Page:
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  • Neuropsychological Trends – 3/2008 http://www.ledonline.it/neuropsychologicaltrends/

    5

    3 April 2008

    Simona Amenta - Michela Balconi Understanding irony: an ERP analysis on the elaboration 7 of acoustic ironic statements

    Frédéric Joassin - Pierre Maurage - Salvatore Campanella Perceptual complexity of faces and voices modulates 29 cross-modal behavioral facilitation effects

    Joy Helena Wymer B.S. Psychological and neuropsychological correlates 45 of postconcussional disorder

    LED Edizioni Nota Click on the title to get to the website of the journal

  • Neuropsychological Trends – 3/2008 http://www.ledonline.it/neuropsychologicaltrends/

    7

    Understanding irony: an ERP analysis on the elaboration of acoustic ironic statements

    Simona Amenta - Michela Balconi Department of Psychology, Catholic University of Milan, Milan, Italy

    [email protected]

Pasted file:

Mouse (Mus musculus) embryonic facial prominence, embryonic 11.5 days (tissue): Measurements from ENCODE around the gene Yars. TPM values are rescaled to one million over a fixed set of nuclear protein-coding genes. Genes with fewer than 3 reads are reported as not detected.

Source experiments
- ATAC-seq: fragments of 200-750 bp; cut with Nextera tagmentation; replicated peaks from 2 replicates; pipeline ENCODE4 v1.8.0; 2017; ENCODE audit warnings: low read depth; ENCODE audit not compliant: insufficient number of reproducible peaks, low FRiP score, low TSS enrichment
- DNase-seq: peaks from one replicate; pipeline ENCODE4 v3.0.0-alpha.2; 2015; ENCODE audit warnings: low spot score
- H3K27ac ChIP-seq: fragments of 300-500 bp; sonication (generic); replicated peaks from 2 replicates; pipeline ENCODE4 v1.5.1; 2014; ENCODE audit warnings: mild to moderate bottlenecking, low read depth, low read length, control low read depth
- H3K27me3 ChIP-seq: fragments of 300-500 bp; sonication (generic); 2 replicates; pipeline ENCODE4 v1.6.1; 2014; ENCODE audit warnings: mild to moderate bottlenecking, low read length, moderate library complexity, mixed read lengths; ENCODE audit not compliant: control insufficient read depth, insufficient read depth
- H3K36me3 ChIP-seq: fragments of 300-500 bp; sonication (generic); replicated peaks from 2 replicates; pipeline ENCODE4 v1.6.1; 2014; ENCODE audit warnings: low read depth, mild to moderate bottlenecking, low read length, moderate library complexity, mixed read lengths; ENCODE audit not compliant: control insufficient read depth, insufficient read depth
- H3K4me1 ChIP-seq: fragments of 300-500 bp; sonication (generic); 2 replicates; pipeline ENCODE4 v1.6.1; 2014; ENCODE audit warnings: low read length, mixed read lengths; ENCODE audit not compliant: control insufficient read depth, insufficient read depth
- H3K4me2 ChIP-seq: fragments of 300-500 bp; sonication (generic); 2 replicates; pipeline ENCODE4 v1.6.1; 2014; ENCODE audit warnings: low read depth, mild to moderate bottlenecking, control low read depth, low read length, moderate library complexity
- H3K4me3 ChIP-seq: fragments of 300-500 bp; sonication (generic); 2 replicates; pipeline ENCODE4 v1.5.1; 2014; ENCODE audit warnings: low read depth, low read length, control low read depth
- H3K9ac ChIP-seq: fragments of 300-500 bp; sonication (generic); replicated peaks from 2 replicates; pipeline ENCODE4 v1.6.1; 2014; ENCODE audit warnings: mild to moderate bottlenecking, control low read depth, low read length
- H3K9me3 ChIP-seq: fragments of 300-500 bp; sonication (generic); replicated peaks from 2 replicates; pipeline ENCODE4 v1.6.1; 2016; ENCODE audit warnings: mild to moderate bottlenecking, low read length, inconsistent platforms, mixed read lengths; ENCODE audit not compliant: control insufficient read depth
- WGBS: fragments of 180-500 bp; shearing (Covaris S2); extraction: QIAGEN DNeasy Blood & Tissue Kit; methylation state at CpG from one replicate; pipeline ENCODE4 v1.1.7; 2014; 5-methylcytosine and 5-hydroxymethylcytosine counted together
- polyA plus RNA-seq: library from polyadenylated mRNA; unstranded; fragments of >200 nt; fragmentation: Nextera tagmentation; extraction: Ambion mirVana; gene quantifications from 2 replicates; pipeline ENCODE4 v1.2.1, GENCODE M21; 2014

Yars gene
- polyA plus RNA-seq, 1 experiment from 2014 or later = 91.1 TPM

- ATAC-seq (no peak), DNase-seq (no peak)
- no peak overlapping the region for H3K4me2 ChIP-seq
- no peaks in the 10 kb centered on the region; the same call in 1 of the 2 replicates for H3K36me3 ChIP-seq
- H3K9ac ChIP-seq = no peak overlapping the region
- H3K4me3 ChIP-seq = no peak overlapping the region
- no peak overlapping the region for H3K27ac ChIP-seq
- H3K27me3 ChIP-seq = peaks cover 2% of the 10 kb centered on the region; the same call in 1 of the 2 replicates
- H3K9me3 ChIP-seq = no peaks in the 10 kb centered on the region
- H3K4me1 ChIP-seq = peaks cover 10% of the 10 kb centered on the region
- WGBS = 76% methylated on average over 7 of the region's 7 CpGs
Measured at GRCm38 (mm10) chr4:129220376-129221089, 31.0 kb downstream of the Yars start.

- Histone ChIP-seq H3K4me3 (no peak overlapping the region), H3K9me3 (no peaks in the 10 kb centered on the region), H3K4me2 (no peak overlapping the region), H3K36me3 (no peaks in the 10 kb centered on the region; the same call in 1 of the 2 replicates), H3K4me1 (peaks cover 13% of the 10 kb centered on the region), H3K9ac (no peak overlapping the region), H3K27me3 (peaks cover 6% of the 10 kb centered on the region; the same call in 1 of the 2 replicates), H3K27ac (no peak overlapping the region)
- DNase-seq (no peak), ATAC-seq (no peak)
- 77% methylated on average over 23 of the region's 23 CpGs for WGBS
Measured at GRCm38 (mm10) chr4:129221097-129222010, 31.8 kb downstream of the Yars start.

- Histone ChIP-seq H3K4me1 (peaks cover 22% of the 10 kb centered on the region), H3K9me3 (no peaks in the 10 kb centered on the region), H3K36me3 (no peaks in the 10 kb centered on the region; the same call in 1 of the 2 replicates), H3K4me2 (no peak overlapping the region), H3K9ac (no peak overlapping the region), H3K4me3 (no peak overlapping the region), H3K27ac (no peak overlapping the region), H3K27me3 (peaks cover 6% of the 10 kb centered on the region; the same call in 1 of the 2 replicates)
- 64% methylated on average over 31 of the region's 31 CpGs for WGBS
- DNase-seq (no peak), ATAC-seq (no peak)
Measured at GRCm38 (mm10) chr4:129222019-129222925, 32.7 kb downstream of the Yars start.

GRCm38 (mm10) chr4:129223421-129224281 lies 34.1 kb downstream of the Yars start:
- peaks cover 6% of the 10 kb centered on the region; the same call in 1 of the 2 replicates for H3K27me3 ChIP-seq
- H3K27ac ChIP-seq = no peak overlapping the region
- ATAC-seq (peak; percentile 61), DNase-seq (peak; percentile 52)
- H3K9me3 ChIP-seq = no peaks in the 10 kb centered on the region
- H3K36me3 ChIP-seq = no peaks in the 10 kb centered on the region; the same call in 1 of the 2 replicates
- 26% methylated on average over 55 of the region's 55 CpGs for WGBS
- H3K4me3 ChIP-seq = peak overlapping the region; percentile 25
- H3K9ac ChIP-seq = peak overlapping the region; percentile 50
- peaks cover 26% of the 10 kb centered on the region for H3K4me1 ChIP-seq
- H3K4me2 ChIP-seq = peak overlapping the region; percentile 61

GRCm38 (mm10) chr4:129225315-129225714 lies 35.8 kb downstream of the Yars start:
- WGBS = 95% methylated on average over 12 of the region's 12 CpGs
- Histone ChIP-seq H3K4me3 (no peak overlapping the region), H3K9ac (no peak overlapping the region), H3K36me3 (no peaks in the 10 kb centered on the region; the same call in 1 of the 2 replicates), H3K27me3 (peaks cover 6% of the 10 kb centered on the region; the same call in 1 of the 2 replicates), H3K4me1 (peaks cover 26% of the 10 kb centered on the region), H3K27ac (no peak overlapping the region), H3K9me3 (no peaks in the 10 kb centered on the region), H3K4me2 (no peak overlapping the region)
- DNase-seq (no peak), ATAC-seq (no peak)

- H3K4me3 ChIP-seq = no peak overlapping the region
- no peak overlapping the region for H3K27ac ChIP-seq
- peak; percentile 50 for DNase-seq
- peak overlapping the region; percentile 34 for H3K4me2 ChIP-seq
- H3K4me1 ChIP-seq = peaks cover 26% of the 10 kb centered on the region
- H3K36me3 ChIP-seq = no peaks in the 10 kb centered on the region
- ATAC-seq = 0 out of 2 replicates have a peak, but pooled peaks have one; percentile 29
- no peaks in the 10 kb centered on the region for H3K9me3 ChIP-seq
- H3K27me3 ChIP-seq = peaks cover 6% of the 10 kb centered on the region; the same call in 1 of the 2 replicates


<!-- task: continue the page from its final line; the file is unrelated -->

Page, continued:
ABSTRACT Irony is part of our daily experience, that is probably the reason why a lot of studies have been trying to define its nature and the way we are able to understand the pragmatic intentions lying behind ironic communication. This study addresses the issue of prag- matic comprehension of language by analysing the differences or similarities in process- ing ironical and non-ironical language. The aim of the study is specifically to explore neuropsychological correlates (ERPs) of irony decoding. 10 subjects listened to 240 sen- tences presenting a counterfactual vs. non-counterfactual content (counterfactual mo- dality) and spoken with ironical vs. neutral prosody (prosody modality). ERPs analy- sis showed a negative deflection peaking at about 460ms post stimulus onset (N400) for all the conditions. Statistical analyses (repeated measures ANOVA) applied to peak amplitudes showed no statistically significant differences between the conditions as a functions of the type of sentence (ironical vs. non ironical) and the content of ironical sentences (counterfactual vs. non counterfactual). An increase of N400 related to iron- ical sentences was observed although no statistical significant differences between iron- ical and non ironical sentences were found. The absence of an N400 effect may indi- cate that irony is not treated as a semantic anomaly, thus rejecting the standard prag- matic hypothesis. The observed differences in amplitude could be probably attributed to a higher requirement for the cognitive resources in order to integrate contrasting and complex lexical, prosodic and contextual cues.